The Next Frontier? The U.S. Needs IT Skills to Build a Smarter Planet

It was in the 1950s and 1960s that the "Space Race" inspired the world and captivated students everywhere. Today, the United States faces an even greater challenge if it hopes to lead the race in creating a Smarter Planet.
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It was in the 1950s and 1960s that the "Space Race" inspired the world and captivated students everywhere, as the then Soviet Union and the United States competed in a race to successfully launch and safely return the first manned space mission to the moon. As we know, the U.S. accomplished that feat on July 20, 1969 when Apollo 11 landed on the moon.

Today, the United States faces an even greater challenge if it hopes to lead the race in creating a Smarter Planet. Just as in the 1950s and 1960s, we now need a new, inspired generation of mathematicians, scientists, engineers and technicians -- the people who will make a Smarter Planet possible.

Just as technology powered space exploration 60 years ago, technology is now powering the exploration of life-saving technology. Technology such as the world's fastest supercomputer installed at the U.S. Department of Energy's Lawrence Livermore National Laboratory. This technology -- the IBM Sequoia BlueGene/Q supercomputer -- has taken on the grand challenge of providing a 40-fold improvement in the prediction of earthquakes to help provide safe evacuation routes for citizens. In a different industry, the natural language technology that has powered IBM Watson is now addressing societal challenges and even some of today's most complex health care issues.

Organizations have also found success with tackling the complex issues head on by using expert integrated systems, which have also helped organizations reduce IT spending and operational complexities.

Teams of scientists and engineers around the world are already hard at work developing the next few generations of supercomputers, expert integrated systems and other technology, which will make a Smarter Planet possible. But what about the work that will need to be done tomorrow? How will we address the world's most complex issues in the future?

Unfortunately, the shortage of IT skills in the workforce and the next generation in the U.S. still leaves this question unanswered. Compared globally, the U.S. lags significantly. China produces five times as many graduates every year as the United States, while Europe produces three times as many.

Only 5 percent of today's U.S. workers are employed in science and engineering, even though those jobs are responsible for more than 50 percent of sustained economic expansion.

The U.S. Department of Education estimates that 60 percent of the new jobs that will be created in the 21st century will require skills possessed by only 20 percent of the current workforce. Experts predict that 123 million high-skill, high-paying jobs will exist in 10 years, but just 50 million Americans will be qualified to take them.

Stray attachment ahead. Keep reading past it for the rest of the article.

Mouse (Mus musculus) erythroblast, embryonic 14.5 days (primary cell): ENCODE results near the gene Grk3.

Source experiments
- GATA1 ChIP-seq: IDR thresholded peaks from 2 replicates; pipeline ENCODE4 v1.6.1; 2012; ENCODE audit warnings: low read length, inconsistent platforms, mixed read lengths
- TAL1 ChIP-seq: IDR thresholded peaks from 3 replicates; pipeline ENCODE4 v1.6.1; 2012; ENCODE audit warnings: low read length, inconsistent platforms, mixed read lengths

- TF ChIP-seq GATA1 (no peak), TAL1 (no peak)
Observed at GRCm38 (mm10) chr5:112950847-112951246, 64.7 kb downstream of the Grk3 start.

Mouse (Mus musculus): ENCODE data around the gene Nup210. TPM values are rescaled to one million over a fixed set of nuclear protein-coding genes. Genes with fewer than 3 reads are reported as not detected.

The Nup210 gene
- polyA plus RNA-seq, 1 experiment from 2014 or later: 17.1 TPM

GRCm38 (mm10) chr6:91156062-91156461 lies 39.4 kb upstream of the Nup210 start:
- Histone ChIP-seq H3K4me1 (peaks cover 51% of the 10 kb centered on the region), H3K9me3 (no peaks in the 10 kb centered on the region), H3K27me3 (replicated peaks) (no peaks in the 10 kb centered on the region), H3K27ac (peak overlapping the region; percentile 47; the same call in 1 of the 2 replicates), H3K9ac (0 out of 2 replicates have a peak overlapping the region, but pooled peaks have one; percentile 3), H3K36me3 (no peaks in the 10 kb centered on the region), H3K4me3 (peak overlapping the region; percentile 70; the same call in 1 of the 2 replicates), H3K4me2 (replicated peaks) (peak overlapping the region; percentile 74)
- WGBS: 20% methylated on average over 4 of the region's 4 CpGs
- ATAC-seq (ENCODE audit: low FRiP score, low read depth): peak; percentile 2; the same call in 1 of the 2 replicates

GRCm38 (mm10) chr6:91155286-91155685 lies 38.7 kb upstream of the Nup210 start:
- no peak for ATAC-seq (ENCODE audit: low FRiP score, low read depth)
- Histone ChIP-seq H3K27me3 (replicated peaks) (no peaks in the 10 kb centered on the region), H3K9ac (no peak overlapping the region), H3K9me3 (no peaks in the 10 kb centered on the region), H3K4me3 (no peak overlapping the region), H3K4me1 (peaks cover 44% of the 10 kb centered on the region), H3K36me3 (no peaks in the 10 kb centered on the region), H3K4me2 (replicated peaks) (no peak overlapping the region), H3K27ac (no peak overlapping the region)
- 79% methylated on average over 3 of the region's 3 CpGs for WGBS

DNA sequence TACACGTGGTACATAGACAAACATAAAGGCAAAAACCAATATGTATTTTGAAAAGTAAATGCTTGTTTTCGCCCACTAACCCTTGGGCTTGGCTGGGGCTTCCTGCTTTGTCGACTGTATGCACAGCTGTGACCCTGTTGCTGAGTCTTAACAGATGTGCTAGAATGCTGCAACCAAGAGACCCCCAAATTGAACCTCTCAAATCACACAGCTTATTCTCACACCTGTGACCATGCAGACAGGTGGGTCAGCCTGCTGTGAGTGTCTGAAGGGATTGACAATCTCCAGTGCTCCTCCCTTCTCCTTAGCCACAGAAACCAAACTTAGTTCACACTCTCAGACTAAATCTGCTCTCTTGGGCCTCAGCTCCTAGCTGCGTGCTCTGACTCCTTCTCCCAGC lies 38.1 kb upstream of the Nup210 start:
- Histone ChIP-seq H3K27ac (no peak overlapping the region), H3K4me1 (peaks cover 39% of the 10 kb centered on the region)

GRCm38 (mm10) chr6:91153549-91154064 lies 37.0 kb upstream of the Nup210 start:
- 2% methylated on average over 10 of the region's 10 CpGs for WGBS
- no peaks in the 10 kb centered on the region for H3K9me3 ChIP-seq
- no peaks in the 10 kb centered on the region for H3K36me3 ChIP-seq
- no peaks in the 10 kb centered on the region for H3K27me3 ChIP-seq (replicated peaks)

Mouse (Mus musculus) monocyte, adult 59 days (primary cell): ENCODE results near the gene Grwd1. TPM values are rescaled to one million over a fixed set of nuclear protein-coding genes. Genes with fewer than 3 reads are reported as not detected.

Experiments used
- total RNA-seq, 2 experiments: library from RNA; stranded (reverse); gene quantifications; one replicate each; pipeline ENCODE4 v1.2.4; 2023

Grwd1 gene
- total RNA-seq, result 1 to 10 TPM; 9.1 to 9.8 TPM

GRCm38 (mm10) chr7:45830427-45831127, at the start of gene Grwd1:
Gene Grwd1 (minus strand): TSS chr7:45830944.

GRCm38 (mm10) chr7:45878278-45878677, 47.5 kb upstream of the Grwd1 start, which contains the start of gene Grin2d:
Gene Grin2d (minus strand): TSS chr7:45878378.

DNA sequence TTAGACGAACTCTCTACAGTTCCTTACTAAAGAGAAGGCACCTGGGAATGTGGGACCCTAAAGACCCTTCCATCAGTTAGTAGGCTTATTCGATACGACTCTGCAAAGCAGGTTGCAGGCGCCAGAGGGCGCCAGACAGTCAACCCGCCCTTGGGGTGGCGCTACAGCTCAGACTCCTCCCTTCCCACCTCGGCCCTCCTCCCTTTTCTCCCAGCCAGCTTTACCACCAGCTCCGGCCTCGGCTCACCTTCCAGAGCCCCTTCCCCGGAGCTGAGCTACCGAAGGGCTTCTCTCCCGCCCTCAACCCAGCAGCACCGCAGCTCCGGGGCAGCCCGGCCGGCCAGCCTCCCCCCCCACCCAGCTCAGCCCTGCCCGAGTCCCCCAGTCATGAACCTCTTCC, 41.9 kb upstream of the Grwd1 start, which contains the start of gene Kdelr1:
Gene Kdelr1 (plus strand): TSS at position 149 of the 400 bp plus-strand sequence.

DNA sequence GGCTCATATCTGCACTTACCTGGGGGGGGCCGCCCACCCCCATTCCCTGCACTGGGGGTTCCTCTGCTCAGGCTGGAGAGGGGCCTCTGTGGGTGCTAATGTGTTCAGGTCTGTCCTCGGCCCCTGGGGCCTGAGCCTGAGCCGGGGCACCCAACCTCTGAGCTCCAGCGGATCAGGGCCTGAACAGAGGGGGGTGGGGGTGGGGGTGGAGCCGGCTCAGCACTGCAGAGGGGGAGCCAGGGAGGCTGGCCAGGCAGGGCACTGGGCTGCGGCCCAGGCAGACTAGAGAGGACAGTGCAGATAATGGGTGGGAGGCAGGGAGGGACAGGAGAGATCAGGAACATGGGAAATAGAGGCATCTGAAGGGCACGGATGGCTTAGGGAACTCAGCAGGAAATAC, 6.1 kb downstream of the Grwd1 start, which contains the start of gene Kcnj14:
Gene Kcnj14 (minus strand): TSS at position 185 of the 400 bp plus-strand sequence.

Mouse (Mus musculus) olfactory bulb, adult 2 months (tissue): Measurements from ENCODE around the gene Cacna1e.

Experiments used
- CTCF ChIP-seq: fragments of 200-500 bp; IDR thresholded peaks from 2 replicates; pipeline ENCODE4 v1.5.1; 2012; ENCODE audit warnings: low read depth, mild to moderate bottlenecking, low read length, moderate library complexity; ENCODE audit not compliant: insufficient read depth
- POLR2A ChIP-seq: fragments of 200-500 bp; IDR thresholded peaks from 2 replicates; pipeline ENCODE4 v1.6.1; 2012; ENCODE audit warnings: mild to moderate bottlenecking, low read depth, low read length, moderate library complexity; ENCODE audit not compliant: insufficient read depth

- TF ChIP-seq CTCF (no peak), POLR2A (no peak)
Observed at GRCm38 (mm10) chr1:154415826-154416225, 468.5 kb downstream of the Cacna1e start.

The U.S. Bureau of Labor Statistics predicts that computer and information technology occupations in the U.S. are projected to grow by 22 percent, adding 758,800 new jobs by 2020. Where will the workers come from to fill those jobs?

As an engineer and executive within the industry, it worries me to see the number of science, technology, engineering and math (STEM) professionals within the U.S. has drastically declined. Four decades ago, about 40 percent of the world's scientists and engineers resided in the U.S. Today, that number has declined to 15 percent.

When we examine the pipeline of future innovators, the nation's 2011 graduating class achieved a reported 32 percent proficiency rate in math. African American students achieved 11 percent, Hispanic students 15 percent, and Native Americans, 16 percent according to the study, "Globally Challenged: Are U.S. students ready to compete?" from Harvard's Program on Education Policy and Governance. According to the U.S. Dept. of Commerce, women hold less than 25 percent of STEM jobs.

The need to resolve this deficit is great. To remain competitive globally and to build a Smarter Planet, we must adopt a focused approach to developing a stronger pipeline of STEM innovators, paying close attention to the significant role of women and underrepresented minorities in this pipeline.

Earth, the primary frontier, is waiting to be explored in newer and smarter ways. Let's do all that we can to nurture the next generation of innovators: STEM leaders who will build the technology that will ultimately power a Smarter Planet.

For more information about IBM Power technology, click here.

For more information on expert integrated systems and a Smarter Planet, click here.

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